Hlaudi Motsoeneng: I'm a decisive guy

SABC chief operating officer, Hlaudi Motsoeneng talks to the Mail & Guardian about the media's negative coverage of government, the SABC's irregular expenditure, and more. (Delwyn Verasamy, M&G)

SABC chief operating officer, Hlaudi Motsoeneng talks to the Mail & Guardian about the media's negative coverage of government, the SABC's irregular expenditure, and more. (Delwyn Verasamy, M&G)

SABC chief operating officer Hlaudi Motsoeneng was in good spirits on Thursday following the release of the SABC’s annual report, saying the SABC was stable and going in the right direction. 

Motsoeneng spoke at length with the Mail & Guardian, along with two other SABC executives, about the company’s recent annual results and their turn-around plan for the SABC. 

“When we arrived in these positions things were bad. The SABC was under guarantee, which is almost like being under administration,” he told the M&G. “Now we are financially stable, and we have strategies in place.”

He brushed aside the onslaught of criticisms about his leadership, and allegations of purges at the SABC. “I am a very decisive person, when I lead, I lead.”

Neither would he acknowledge negative sentiment towards the broadcaster. “It is misleading to say the public are negative towards the SABC,” he said. 

He denied that he was close to President Jacob Zuma. “I know the president like any journalist,” he said, “If you check your history I have been promoted through the organisation by different people, white and black… people who know I am able to do the job. This thing of Hlaudi being influence by politic is nonsense.”

Negative media coverage
And he was still adamant that other media outlets are far too negative in their coverage – particularly of government, and the SABC. 

“I’m not saying they shouldn’t report negative stories, but it should not occupy our minds. Let us also tell the good stories. If you listen to media it’s all negative and that has huge influence with the young ones listening to the radio and so on.”

He emphasised he did not interfere with the editorial processes at the SABC to achieve this end, however.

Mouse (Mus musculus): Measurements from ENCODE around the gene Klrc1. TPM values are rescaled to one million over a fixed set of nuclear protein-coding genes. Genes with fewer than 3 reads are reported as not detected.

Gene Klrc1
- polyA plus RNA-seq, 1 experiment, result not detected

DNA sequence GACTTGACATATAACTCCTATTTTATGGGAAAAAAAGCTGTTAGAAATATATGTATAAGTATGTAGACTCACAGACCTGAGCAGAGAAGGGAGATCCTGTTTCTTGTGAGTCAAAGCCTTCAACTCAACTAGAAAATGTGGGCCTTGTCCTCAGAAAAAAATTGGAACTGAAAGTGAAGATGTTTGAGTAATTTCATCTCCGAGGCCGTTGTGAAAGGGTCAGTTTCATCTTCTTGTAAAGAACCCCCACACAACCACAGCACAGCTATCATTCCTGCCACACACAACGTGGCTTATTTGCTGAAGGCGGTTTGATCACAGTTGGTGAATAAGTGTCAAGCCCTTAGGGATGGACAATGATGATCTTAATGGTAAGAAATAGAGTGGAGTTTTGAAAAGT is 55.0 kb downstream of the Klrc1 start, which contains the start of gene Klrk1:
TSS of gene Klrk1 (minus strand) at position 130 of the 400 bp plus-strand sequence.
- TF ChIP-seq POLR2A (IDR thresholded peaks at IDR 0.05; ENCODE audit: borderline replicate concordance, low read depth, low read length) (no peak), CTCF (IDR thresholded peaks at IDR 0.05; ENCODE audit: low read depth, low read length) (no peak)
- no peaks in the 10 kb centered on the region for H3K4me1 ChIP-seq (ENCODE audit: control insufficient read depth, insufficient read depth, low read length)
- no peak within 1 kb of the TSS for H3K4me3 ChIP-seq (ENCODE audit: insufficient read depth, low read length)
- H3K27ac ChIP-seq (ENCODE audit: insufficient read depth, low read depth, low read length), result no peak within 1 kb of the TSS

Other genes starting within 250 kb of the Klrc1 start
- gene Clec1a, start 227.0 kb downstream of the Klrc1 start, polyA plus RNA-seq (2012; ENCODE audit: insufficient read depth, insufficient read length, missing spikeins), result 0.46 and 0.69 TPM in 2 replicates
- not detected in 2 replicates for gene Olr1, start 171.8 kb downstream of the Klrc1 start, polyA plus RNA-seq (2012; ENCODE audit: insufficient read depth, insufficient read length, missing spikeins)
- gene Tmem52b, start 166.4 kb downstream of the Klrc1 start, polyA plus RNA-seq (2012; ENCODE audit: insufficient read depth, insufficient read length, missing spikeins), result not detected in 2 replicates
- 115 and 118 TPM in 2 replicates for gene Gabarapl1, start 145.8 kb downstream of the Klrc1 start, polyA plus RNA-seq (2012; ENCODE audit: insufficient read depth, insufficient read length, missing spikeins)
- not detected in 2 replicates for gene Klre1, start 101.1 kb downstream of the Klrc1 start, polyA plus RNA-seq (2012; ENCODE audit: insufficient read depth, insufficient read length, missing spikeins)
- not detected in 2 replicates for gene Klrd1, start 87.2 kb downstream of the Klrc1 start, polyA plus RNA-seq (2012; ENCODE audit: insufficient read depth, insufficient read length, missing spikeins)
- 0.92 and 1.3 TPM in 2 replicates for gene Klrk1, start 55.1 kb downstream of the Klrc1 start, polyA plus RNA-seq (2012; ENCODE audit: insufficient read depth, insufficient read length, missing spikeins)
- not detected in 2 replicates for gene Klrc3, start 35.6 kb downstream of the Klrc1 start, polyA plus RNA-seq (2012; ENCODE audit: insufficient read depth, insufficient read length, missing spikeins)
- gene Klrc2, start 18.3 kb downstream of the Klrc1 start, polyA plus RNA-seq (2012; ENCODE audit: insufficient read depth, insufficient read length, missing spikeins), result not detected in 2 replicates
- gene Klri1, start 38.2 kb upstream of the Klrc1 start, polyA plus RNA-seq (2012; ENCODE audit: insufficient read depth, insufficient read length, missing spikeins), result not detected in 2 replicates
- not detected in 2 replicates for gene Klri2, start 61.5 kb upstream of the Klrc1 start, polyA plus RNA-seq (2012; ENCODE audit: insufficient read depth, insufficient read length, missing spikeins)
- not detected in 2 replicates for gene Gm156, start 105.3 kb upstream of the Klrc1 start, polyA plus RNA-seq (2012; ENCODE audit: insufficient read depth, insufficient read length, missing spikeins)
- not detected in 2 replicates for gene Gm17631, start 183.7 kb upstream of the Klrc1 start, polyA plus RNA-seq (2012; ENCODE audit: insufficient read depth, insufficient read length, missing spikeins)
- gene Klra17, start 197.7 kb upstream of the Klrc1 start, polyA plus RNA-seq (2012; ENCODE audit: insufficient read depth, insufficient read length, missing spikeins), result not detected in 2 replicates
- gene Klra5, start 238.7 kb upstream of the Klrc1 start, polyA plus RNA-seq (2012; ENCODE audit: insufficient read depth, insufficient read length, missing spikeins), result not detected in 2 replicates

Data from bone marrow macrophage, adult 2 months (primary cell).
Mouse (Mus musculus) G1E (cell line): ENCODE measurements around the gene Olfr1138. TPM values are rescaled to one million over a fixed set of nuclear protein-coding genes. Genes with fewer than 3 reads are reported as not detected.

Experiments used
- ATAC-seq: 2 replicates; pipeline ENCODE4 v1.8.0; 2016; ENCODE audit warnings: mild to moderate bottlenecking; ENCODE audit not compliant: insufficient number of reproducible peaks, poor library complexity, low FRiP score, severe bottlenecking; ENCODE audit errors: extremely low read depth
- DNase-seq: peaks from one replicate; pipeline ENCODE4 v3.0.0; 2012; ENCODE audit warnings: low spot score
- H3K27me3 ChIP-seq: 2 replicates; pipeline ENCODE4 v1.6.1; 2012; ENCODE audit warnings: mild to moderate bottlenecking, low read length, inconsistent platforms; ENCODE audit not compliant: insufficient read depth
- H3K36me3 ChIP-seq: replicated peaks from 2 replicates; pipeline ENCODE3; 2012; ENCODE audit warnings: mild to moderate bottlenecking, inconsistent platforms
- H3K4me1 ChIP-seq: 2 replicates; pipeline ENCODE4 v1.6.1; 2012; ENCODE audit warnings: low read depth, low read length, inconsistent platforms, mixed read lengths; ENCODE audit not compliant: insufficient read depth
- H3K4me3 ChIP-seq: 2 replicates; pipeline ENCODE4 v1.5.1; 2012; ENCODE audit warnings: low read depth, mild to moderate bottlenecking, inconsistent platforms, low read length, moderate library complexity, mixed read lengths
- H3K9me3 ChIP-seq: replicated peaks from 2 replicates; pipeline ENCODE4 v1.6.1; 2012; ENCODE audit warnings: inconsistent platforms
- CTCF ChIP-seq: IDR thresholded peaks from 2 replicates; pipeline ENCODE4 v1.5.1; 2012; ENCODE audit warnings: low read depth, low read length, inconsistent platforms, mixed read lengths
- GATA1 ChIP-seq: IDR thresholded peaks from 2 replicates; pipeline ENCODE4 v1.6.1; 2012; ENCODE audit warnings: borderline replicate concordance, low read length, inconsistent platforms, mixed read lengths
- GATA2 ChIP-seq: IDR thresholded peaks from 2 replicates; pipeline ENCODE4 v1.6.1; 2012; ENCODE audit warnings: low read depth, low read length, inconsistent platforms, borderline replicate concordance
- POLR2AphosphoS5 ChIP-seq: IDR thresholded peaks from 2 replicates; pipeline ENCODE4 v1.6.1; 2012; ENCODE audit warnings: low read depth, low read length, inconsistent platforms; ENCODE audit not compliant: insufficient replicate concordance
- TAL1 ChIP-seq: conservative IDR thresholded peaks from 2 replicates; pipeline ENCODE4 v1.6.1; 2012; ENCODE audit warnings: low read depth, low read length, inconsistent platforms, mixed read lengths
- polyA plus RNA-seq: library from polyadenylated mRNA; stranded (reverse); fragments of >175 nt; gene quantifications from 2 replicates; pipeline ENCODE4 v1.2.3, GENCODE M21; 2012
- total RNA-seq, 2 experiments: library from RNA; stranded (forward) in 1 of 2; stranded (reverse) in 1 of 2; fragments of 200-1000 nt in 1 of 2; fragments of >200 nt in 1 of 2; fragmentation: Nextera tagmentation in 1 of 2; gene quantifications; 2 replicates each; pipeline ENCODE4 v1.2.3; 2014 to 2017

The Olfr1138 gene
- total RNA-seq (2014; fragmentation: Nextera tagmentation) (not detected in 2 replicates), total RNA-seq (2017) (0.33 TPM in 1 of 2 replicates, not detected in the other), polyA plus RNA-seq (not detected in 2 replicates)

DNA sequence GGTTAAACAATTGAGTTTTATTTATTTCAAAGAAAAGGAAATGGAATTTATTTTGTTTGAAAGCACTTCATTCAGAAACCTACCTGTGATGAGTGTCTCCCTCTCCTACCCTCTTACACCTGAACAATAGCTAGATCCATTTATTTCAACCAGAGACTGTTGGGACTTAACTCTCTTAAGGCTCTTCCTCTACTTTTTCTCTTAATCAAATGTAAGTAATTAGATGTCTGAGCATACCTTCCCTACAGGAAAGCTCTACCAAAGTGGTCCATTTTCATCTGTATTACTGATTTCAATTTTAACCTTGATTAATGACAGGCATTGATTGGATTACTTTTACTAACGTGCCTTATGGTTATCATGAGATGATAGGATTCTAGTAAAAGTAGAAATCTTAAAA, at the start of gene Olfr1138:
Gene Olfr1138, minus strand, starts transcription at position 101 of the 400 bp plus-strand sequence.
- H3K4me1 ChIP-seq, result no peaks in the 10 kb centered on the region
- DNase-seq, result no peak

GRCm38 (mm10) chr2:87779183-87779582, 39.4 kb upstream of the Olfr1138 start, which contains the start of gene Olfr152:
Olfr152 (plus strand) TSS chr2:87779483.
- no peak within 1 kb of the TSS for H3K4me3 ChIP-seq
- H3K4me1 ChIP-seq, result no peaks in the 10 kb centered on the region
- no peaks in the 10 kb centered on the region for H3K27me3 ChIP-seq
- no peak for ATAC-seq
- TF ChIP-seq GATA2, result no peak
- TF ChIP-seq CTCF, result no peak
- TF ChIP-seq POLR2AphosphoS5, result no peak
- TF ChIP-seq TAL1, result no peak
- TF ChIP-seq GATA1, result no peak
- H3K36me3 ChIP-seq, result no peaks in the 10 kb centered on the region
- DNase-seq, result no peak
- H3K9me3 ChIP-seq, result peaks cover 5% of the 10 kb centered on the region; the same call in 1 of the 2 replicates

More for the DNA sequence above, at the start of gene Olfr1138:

Morale at the broadcaster had also improved, said Motsoeneng.

“It’s not 100% but it’s there. SABC is the best employer. No one can compare themselves with the SABC.”

Irregular expenditure
The profit before tax for the 2013/14 financial year for the SABC Group amounted to R469-million, according to the annual results tabled in Parliament this week, up from R152-million in 2013. 

But news that the SABC declared R3.3-billion in irregular expenditure shocked South Africans.

The SABC’s acting chief financial officer James Aguma emphasised that the money had not been lost or wasted, which is categorised as fruitless expenditure. He noted the large amount was due to a number of issues he dubbed largely technical, which he explained in detail to the M&G

  • Internal policy that was too onerous and should be brought in line with simpler treasury regulations. 
  • The Auditor General taking over the SABC’s auditing from KPMG, meaning different processes, which took some time adjusting to. 
  • The SABC was instructed to go through previous years and collate all irregular expenditure, meaning the R3.3-billion was not just from one year. 
  • Many suppliers had not provided original copies of their tax clearance certificates, meaning all that expenditure would be declared irregular. 
  • Negotiations for the acquisition of sports and other broadcast rights often dragged on, meaning that contracts were often signed after the broadcast had happened, again meaning that expenditure, which could run into tens of millions would be irregular. 

The team said they were putting numerous measures in place to deal with the issues, including setting up a compliance unit and reviewing their policy annually to ensure it matches the needs of the business. 

Motsoeneng said the finance department had headhunted employees from the auditor general, like Aguma, who understood all the regulations and could help them meet it. 

A further the controversial aspect of the annual report revealed that R13-million was spent on “golden handshakes” for two former executives

Chief executive Lulama Mokhobo, who resigned in February, was paid just over R8-million for 11 months of service and former executive Phil Molefe received R4.8-million.

Motsoeneng’s presence at the broadcaster is itself controversial. In February, public protector Thuli Madonsela released a report titled “When governance and ethics fail”, which found Motsoeneng’s SABC appointment irregular. Among other things, his salary increased from R1.5-million to R2.4-million in one year.

She found he had misrepresented his qualifications – that he passed matric – to the SABC, and recommended that he be replaced.

Senior ANC leaders were shocked when new Communications Minister Faith Muthambi appointed Motsoeneng permanently to the position, despite a report by the public protector recommending against it. Muthambi has little clout within the ANC but is understood to be deeply loyal to Zuma. 

Verashni Pillay

Verashni Pillay

Verashni Pillay is the editor-in-chief of the Mail & Guardian. She grew up in Laudium, Pretoria, learned her trade at Rhodes University in Grahamstown, spent a spell in Cape Town as an online journalist, and now loves living in Jozi. Her interests are broad but include a focus on politics and multi-platform storytelling. Read more from Verashni Pillay


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